Recommended Wind Tunnel Size Compatible With Eurocode (EN 1991-1-4)
The size of the computational domain (wind tunnel size) is an important aspect of wind simulation that has a significant impact on the accuracy as well as the cost of CFD simulations.
In recent years, there has been a rise in interest in using computational fluid dynamics, known as CFD, to design wind-susceptible structures. This is due to the fact that advancements in computer power have made the solution to complicated flow problems relatively inexpensive. The size of the computational domain is an important aspect that has a significant impact on the accuracy as well as the cost of CFD simulations.
The fundamental flow equations are discretized and solved in a volumetric area outside the building model, which is referred to as the computational domain (Figure 1). The limits of a typical cuboid domain have a total of six boundaries. These borders, with the exception of the domain's bottom, are essentially non-physical; therefore, their effects on the flow area are a source of simulation error (hereby termed domain errors). It is important to set non-physical barriers far enough away from the structure to minimize major effects on the results. The model's computational cost might rise if the borders are positioned too far out. The size of the computational domain must be optimized with both computational cost and solution accuracy in mind .
Computational wind engineering (CWE) best practice recommendations   acknowledges the significance of a computational domain with an appropriate size for solution accuracy. These recommendations link domain mistakes to problems with wind tunnel testing that are similar, such as blockage effects in domains with limited cross-sectional areas and artificial acceleration of local flow in domains with insufficient space between the domain boundaries and the building model. Hence, the minimum distance between the domain borders and the building model and the maximum blockage ratios, or a combination of the two, is used to specify the size requirements .
Here there is an example of the Eurocode cylinder shape  in which two different computational domain dimensions are considered. The first case (Figure 2) is the default setting of RWIND, which is a less accurate but faster calculation, and the second is the recommended wind tunnel size (Figure 3) which is more accurate but also has a more computational cost. For example, for the default wind tunnel size, 23 minutes is needed to complete the CFD simulation, while for the recommended wind tunnel size, 42 minutes is required in order to finish the simulation (~80% increase of the computational cost). Also, it is important to note the simulation was performed by CPU: Intel(R) Xeon(R) Gold 6248R CPU @ 3.00GHz and 128 GB RAM for 1000 iterations.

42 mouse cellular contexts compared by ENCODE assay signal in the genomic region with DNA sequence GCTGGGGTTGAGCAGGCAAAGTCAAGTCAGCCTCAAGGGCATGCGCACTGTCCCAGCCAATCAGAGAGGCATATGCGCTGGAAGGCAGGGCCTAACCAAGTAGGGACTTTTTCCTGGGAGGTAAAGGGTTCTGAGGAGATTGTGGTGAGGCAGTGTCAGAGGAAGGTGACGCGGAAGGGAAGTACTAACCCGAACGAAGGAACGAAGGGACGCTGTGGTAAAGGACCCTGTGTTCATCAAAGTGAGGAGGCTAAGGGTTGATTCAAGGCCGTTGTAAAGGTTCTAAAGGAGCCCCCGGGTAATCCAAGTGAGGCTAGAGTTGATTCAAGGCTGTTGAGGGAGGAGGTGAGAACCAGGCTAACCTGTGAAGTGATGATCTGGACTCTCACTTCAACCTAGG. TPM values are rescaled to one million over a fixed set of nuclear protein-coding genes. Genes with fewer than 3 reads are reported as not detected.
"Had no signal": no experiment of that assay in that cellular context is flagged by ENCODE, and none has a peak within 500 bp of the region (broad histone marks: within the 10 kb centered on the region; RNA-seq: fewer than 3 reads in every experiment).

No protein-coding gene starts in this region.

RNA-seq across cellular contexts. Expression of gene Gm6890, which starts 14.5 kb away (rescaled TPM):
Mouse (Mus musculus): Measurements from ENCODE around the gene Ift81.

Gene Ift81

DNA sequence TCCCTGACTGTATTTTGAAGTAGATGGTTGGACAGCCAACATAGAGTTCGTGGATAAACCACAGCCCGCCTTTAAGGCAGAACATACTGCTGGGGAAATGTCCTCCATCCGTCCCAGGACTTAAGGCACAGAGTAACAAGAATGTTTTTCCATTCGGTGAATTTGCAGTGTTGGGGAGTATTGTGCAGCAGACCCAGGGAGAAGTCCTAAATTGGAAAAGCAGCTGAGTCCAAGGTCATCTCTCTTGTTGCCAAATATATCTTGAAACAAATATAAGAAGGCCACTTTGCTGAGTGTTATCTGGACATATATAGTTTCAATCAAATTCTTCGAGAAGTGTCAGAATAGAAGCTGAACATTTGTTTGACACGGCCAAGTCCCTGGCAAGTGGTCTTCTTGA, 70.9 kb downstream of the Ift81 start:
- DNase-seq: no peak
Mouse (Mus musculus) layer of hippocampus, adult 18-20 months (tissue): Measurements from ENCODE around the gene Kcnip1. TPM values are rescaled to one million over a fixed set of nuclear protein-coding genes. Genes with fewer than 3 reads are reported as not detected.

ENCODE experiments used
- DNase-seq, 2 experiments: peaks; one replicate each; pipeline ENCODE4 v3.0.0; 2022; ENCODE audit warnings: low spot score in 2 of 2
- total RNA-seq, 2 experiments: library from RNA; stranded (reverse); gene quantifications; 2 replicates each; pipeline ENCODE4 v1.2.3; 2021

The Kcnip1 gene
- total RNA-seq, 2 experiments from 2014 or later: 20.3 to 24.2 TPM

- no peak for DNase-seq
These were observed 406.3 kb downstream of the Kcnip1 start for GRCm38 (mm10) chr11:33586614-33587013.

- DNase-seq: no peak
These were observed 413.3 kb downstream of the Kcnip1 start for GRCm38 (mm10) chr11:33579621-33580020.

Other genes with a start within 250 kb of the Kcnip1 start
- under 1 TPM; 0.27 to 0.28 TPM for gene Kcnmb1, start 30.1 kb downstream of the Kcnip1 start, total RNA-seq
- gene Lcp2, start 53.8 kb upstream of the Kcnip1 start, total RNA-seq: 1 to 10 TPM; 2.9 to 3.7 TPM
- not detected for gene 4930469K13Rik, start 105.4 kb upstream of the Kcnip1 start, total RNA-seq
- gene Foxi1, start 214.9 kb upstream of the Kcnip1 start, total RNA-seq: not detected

The wind pressure coefficient (Cp) diagram (Figure 4) shows that the size of the computational domain can play an important role in the level of accuracy of the results, especially for the positive pressure area. The schematic recommended wind tunnel size in aerodynamics is shown in Figure 6 . The critical point is to pay attention to the values of the pressure field near the velocity inlet; they should be optimally close to zero (Figure 5).
Mahyar Kazemian, M.Sc.
Marketing & Product Engineering
Mr. Kazemian is responsible for the product development and marketing for Dlubal Software, in particular for the RWIND 2 program.
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AIJ Examples Case E - Building Complex in Actual Urban Area with Dense Concentration of Buildings in Niigata City
Creating a validation example for Computational Fluid Dynamics (CFD) is a critical step in ensuring the accuracy and reliability of simulation results. This process involves comparing the outcomes of CFD simulations with experimental or analytical data from real-world scenarios. The objective is to establish that the CFD model can faithfully replicate the physical phenomena it is intended to simulate. This guide outlines the essential steps in developing a validation example for CFD simulation, from selecting a suitable physical scenario to analyzing and comparing the results. By meticulously following these steps, engineers and researchers can enhance the credibility of their CFD models, paving the way for their effective application in diverse fields such as aerodynamics, aerospace, and environmental studies.
Figure 6: Schematic Dimensions for Recommended Wind Tunnel Size in the General Aerodynamic Application
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RWIND 2 is a program (digital wind tunnel) for the numerical simulation of wind flows around any building geometries with determination of the wind loads on their surfaces. It can be used as a stand-alone application or used together with RFEM and RSTAB for complete structural analysis and design.
RWIND is a program (digital wind tunnel) for the numerical simulation of wind flows around any building geometries with determination of the wind loads on their surfaces. It can be used as a stand-alone application or together with RFEM and RSTAB for complete structural analysis and design.